GOP to Investigate FBI Decision on Clinton Emails | NBC 6 South Florida
Decision 2016

Decision 2016

Full coverage of the race for the White House

GOP to Investigate FBI Decision on Clinton Emails

The FBI is supposed to be insulated from partisanship, with directors appointed to serve 10-year terms



    House Speaker Paul Ryan speaks at the Council on Foreign Relations in Washington, on June 9, 2016. Ryan said Tuesday that FBI Director James Comey's decision against pressing criminal charges for Hillary Clinton over her handling of classified emails defies explanation and leaves many questions unanswered.

    Angry House Republicans are announcing plans to investigate FBI Director James Comey's decision against pressing criminal charges for Hillary Clinton over her handling of classified emails.

    House Speaker Paul Ryan, a Republican from Wisconsin, said Wednesday there are a number of outstanding questions about the FBI inquiry.

    Asked if Clinton got special treatment from the FBI Ryan told reporters: "Looks like it to me." He also questioned whether Clinton should receive classified briefings as a presidential candidate in light of Comey's rebuke of her handling of sensitive material.

    "The FBI should give us all of their findings," Ryan told Fox News Channel's "The Kelly File" on Tuesday. Ryan said Clinton is "competing for commander in chief here, so I think there's a whole accounting that needs to happen."

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    Rep. Jason Chaffetz, a Republican from Utah and chairman of the committee, said Comey would testify before his panel on Thursday.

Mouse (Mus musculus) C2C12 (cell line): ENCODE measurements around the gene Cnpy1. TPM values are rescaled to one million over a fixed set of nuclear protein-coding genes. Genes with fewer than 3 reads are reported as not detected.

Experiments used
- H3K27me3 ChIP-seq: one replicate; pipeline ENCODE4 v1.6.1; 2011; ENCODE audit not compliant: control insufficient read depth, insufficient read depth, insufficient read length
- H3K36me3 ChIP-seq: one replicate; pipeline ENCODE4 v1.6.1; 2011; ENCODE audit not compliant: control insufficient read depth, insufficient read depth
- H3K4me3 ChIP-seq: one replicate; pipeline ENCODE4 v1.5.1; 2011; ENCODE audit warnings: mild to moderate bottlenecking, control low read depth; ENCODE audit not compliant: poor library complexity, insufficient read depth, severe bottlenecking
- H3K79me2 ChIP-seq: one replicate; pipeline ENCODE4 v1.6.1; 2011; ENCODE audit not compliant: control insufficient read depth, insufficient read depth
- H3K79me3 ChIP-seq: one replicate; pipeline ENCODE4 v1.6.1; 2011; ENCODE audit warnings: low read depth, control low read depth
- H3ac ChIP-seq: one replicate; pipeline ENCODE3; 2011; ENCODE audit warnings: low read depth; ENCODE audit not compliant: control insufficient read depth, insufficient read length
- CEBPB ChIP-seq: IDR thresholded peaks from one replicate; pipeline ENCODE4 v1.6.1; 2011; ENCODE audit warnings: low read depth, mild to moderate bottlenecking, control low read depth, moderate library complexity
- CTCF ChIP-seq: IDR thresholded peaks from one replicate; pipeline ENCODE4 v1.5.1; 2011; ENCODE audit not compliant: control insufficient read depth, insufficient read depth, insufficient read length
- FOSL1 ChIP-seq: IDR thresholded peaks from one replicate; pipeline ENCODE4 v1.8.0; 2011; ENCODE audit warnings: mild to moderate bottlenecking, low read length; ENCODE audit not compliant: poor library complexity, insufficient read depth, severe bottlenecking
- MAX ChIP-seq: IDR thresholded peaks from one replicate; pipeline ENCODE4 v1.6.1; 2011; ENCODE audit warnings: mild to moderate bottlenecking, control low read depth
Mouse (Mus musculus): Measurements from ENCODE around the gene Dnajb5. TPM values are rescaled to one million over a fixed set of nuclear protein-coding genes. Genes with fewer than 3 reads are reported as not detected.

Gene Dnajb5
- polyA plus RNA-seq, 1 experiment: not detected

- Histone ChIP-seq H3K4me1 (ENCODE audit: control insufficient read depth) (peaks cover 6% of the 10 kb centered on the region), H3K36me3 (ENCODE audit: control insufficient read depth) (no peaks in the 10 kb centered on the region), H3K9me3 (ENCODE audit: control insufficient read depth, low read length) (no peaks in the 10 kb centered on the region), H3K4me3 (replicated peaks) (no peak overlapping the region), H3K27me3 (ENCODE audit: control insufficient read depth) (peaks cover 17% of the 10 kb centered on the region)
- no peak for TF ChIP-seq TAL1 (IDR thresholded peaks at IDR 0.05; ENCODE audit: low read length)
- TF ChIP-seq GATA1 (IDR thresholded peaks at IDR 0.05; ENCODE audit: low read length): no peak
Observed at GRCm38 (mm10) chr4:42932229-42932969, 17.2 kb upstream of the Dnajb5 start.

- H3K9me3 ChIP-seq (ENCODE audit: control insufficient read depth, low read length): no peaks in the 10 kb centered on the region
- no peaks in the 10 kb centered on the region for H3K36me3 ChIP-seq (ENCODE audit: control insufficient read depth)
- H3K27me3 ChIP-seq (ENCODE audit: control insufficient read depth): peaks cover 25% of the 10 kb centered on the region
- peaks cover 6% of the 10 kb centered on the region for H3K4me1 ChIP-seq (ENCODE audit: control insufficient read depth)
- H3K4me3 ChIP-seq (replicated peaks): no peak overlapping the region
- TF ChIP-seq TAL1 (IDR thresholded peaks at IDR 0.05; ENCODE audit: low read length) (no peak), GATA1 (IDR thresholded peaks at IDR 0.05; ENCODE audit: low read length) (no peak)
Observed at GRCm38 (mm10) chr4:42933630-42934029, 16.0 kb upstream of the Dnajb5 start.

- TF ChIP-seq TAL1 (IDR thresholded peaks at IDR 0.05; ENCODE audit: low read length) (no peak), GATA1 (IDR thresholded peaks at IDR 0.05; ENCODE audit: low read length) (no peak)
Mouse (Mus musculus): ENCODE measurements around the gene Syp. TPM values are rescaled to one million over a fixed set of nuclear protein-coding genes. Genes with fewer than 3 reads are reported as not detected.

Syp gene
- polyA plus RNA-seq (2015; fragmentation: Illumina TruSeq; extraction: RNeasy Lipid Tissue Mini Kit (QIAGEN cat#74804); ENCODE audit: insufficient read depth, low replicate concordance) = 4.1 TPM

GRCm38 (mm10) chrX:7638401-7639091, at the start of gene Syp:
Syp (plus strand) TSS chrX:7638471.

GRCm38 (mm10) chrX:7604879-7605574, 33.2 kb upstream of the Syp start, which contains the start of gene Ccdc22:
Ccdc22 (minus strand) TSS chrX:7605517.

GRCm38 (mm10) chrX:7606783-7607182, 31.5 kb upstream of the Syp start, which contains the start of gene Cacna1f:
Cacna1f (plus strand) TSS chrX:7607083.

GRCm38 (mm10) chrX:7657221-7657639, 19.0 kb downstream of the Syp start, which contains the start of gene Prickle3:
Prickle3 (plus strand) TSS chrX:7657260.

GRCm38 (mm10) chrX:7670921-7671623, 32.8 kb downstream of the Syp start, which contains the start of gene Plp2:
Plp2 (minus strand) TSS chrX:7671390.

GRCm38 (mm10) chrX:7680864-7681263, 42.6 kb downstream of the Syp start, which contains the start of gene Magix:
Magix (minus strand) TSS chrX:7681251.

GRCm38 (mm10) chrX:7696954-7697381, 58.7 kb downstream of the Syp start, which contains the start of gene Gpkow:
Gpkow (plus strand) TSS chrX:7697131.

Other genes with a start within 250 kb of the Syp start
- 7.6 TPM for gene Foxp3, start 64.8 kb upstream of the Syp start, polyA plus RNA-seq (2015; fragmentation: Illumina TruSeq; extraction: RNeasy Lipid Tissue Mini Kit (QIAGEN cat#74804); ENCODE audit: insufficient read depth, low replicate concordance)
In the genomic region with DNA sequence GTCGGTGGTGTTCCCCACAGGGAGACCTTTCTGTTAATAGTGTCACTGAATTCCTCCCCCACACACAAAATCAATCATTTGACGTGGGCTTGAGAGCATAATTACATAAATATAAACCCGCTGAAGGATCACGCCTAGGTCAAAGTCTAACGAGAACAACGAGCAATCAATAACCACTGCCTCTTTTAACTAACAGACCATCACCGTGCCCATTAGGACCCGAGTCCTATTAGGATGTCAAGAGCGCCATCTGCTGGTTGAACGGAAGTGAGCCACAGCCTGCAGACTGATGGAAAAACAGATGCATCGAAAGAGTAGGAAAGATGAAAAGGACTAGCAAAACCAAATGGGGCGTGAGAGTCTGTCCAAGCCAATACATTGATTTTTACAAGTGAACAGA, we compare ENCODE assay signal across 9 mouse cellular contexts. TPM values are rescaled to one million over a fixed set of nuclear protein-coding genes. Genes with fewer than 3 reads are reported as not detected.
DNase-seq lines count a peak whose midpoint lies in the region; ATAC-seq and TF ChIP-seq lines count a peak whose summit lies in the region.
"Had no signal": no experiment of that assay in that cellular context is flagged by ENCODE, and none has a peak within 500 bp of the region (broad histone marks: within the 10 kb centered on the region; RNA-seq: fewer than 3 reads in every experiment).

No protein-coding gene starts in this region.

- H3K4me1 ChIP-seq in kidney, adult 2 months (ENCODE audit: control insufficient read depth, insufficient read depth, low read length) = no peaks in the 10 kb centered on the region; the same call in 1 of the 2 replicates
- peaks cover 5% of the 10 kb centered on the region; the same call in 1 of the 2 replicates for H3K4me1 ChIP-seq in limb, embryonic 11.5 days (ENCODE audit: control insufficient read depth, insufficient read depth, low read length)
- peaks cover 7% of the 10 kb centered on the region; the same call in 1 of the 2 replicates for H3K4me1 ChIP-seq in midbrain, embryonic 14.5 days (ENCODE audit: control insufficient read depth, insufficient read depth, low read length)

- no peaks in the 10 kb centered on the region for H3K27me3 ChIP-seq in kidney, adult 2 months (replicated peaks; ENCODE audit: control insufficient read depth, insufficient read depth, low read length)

"The FBI's recommendation is surprising and confusing," Chaffetz said. "The fact pattern presented by Director Comey makes clear Secretary Clinton violated the law. Individuals who intentionally skirt the law must be held accountable."

    Democrats on the committee attacked the decision as political.

    "Republican after Republican praised Director Comey's impeccable record of independence — right up until the moment he issued his conclusion," said the committee's top Democrat, Rep. Elijah Cummings of Maryland. "The only emergency here is that yet another Republican conspiracy theory is slipping away."

    Robyn Beck/AFP/Getty Images

    The FBI is supposed to be insulated from partisanship, with directors appointed to serve 10-year terms under legislation passed in 1976 following J. Edgar Hoover's extraordinary 48-year tenure. Comey is a Republican first nominated to a senior Justice Department post by George W. Bush and tapped to lead the FBI in 2013 by President Barack Obama.

    But Comey's declaration that "no charges are appropriate" against Clinton is drawing a deluge of GOP criticism, even though Comey prefaced it by calling Clinton "extremely careless" in her handling of highly sensitive information. He also suggested she sent emails with information that was classified at the time, contrary to her previous claims.